James F. Toto passed away Dec. 27, 2011, leaving behind two sons who carry with them his parenting legacy. Dad didn’t make millions or accumulate property to pass on to his heirs. He led by example, quietly teaching my brother and I to be the fathers we are today.
What greater gift could there be?
The best way to honor Dad today, then, is to recall the best lessons he passed down to me through the years.
- PDAs 24-7: My Father loved my Mom, and he showed it in so many important ways. What stuck with me is how physical they were, right up through their Golden Years. No, it’s not what you think. My Dad would give my Mom a quick pat on the behind, a squeeze on her shoulder, or simply sneak in for a stealth hug. I know married couples who go about their daily routines and never show such affection. Never. It doesn’t take much effort to connect with your wife in such small but significant ways, and it’s something I try to do every day with Mommylibrium. A happy, connected marriage makes you a better parent, period.
- Forgive and Forget: I drove my Father crazy sometimes. As a boy I’d cry at the proverbial drop of a hat, and I was extremely lazy when it came to chores. Don’t get me started on how finicky I was come meal time. So it was inevitable that we’d fight. Minutes later, I’d see the love come rushing back into him for me, no matter how harsh the feelings expressed just minutes ago. That forgiveness floods my memories every time I punish my own boys or find my blood pressure rising from their high jinks.
- Traditions Matter: I’ve written at Daddylibrium about how I’ve started my own family traditions with our boys, like calling “cheers” before gulping down Reese’s Peanut Butter Cups. It started with my Dad, who would read ‘Twas the Night Before Christmas” to us on Christmas Eve when we were young, one of many little moments we looked forward to as young boys.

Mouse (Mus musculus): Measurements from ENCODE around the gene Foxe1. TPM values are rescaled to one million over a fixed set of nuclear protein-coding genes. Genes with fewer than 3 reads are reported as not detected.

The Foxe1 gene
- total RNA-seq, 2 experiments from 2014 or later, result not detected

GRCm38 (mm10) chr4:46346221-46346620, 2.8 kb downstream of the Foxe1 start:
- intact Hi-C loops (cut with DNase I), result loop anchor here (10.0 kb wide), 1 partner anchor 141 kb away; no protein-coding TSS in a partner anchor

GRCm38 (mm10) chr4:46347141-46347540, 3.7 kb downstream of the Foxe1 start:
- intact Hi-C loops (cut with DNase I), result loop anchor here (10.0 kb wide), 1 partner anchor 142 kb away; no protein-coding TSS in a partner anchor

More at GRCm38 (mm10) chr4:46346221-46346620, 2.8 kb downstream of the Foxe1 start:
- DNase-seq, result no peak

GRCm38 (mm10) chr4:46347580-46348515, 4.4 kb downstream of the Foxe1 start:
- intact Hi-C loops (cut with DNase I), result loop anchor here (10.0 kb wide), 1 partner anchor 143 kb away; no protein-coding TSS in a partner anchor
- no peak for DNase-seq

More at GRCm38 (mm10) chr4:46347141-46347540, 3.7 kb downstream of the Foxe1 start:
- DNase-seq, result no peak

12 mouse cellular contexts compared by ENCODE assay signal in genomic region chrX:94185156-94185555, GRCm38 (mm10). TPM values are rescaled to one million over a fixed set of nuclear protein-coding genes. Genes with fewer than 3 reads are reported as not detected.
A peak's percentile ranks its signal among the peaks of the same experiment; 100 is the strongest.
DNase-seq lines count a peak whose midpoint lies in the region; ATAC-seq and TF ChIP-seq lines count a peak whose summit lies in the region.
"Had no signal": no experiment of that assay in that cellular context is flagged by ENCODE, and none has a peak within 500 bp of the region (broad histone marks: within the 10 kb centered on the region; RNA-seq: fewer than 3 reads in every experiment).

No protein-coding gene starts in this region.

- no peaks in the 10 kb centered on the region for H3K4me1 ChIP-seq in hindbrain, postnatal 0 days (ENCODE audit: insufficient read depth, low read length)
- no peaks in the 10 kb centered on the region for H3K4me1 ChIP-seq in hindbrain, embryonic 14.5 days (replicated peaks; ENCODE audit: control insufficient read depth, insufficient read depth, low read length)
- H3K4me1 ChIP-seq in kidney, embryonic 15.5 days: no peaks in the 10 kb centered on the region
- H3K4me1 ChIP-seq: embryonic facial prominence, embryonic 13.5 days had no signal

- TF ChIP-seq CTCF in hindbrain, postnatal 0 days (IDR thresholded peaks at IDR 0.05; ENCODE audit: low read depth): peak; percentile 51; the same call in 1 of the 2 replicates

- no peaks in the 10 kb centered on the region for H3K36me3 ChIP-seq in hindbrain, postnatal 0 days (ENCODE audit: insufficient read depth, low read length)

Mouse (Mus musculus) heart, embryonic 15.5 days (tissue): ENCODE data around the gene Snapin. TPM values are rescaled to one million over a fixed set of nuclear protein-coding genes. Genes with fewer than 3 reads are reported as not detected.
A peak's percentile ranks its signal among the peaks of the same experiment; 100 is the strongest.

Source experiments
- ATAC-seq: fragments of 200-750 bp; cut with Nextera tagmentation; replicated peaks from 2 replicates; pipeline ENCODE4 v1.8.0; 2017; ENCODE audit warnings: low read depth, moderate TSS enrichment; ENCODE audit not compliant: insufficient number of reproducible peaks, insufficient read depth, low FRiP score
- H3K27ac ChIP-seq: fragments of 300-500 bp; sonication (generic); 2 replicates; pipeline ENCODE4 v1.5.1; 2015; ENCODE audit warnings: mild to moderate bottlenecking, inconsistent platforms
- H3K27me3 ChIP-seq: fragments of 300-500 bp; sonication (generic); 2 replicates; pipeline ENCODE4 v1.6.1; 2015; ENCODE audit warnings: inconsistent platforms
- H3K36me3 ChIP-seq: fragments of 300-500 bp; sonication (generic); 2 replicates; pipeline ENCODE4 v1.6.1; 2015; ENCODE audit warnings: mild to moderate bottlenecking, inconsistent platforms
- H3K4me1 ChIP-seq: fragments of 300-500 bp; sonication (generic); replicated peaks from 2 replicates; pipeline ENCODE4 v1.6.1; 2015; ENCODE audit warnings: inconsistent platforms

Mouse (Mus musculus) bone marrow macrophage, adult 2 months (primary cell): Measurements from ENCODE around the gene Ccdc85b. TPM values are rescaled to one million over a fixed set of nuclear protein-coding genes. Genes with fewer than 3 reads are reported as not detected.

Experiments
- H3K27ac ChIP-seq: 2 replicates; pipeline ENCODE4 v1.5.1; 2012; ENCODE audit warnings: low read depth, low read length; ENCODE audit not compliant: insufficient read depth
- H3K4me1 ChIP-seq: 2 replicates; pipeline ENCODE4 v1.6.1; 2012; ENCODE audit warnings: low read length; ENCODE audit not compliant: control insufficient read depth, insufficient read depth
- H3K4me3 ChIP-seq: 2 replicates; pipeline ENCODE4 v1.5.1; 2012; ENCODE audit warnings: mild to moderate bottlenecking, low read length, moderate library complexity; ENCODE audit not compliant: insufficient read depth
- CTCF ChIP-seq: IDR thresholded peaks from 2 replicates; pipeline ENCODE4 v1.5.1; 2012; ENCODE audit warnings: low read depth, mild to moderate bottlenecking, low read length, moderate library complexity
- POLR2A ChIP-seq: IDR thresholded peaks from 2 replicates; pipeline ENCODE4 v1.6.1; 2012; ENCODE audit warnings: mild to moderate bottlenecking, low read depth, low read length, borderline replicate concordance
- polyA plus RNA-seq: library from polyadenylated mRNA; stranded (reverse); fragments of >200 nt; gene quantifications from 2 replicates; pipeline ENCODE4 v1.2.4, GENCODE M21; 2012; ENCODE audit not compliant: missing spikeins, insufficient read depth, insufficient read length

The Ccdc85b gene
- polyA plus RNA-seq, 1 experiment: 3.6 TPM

- Talk It Out: Dating is one of the hardest challenges we face as young adults. My Father made it just a little easier. He was always easy to talk to about matters of the heart. His own dating games wrapped decades ago, but he understood what a fella should do to win a gal over. More importantly, his door was always open to those conversations, and we never felt uneasy about asking him hard questions other fathers would have handed off to their wives. I’m not rapping with Eli or Ben about girls yet, but I make sure they know they can talk to me about anything.
- Be Your Own Man: My father came of age at a time when men were stoic and reserved. They didn’t share their emotions, they simply provided money for the family and changed the oil on the car as needed. Not my Dad. He was warm and witty, a man who fused the best aspects of his generation with those of the late 20th century. More importantly, he did what felt right to him, and he never questioned whether it met with anyone’s approval. That gave me the freedom to choose my own path, make my own friends and lead a life based on my passions rather than ape what the culture expected me to become. He made me free, a sense I’ll undoubtedly share with my boys as they reach their teen years.